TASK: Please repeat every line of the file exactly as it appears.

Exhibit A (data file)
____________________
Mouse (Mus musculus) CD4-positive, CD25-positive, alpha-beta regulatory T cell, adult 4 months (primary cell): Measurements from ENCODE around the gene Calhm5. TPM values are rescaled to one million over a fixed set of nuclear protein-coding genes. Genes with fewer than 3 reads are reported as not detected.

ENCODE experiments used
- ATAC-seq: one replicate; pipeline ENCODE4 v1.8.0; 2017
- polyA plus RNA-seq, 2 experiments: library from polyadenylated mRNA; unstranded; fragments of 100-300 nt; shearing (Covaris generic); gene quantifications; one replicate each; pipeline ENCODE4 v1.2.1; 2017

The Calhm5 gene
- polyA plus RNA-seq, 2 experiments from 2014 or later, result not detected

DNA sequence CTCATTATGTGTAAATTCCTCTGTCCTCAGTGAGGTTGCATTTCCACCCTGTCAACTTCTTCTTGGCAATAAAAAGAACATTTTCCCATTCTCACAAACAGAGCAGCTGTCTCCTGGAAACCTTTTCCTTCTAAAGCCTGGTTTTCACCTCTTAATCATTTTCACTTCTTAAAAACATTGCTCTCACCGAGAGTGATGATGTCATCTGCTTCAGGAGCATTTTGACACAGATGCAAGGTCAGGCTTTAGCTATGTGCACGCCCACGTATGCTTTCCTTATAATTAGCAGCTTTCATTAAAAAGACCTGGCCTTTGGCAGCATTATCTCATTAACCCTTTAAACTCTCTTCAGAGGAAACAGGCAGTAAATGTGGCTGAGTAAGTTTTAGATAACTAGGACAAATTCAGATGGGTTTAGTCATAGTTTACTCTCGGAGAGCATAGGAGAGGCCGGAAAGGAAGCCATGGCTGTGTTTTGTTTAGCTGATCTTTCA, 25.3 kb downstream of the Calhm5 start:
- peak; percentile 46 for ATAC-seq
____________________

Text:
Mouse (Mus musculus) CD4-positive, CD25-positive, alpha-beta regulatory T cell, adult 4 months (primary cell): Measurements from ENCODE around the gene Calhm5. TPM values are rescaled to one million over a fixed set of nuclear protein-coding genes. Genes with fewer than 3 reads are reported as not detected.

ENCODE experiments used
- ATAC-seq: one replicate; pipeline ENCODE4 v1.8.0; 2017
- polyA plus RNA-seq, 2 experiments: library from polyadenylated mRNA; unstranded; fragments of 100-300 nt; shearing (Covaris generic); gene quantifications; one replicate each; pipeline ENCODE4 v1.2.1; 2017

The Calhm5 gene
- polyA plus RNA-seq, 2 experiments from 2014 or later, result not detected

DNA sequence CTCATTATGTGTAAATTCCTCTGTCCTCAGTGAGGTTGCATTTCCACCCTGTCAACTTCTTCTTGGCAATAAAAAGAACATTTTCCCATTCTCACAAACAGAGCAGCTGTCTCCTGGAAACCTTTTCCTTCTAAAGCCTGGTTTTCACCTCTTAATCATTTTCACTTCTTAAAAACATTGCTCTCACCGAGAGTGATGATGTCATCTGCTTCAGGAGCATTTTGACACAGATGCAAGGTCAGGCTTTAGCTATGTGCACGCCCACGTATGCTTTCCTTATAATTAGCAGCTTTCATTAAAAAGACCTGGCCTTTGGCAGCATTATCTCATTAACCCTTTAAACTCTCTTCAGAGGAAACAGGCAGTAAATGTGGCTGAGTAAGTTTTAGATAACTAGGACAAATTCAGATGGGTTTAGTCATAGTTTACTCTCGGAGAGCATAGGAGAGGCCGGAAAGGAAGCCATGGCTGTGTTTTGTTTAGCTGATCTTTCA, 25.3 kb downstream of the Calhm5 start:
- peak; percentile 46 for ATAC-seq